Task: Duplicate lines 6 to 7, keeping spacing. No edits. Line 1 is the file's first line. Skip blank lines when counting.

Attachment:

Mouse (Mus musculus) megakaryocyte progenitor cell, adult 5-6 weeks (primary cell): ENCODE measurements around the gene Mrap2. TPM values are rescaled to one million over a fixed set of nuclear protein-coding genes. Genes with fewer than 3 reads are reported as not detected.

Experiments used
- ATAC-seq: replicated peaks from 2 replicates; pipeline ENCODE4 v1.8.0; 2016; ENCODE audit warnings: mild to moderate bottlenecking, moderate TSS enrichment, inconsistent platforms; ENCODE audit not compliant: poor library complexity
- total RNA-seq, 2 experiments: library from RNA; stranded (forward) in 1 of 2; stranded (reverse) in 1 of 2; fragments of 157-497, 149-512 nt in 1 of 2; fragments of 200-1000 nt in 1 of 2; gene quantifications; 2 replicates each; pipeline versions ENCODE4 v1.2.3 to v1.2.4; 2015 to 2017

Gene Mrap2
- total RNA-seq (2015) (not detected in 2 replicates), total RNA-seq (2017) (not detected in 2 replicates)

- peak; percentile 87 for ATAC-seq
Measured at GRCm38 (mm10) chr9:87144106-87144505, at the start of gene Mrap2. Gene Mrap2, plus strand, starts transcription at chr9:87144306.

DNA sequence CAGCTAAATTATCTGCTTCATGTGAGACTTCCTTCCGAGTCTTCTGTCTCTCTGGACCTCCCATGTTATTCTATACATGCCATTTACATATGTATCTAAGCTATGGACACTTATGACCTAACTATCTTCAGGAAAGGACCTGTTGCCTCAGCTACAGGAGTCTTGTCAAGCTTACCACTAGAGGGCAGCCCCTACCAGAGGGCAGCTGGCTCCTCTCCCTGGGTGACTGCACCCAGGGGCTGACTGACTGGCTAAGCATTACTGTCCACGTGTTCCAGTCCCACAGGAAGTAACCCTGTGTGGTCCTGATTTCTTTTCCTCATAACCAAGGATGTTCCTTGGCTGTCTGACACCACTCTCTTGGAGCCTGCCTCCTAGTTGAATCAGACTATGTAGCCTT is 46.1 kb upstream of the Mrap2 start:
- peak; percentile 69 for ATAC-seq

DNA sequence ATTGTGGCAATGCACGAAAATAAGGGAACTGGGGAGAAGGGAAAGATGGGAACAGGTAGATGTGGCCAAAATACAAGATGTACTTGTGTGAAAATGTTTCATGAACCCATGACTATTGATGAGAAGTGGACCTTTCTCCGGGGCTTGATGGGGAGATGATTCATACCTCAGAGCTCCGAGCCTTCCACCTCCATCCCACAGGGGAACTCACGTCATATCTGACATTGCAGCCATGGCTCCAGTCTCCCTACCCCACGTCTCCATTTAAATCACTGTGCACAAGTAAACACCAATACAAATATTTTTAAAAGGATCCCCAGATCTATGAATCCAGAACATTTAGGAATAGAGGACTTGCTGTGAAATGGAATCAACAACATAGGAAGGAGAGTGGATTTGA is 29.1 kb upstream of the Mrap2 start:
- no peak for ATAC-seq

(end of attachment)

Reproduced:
- total RNA-seq (2015) (not detected in 2 replicates), total RNA-seq (2017) (not detected in 2 replicates)

- peak; percentile 87 for ATAC-seq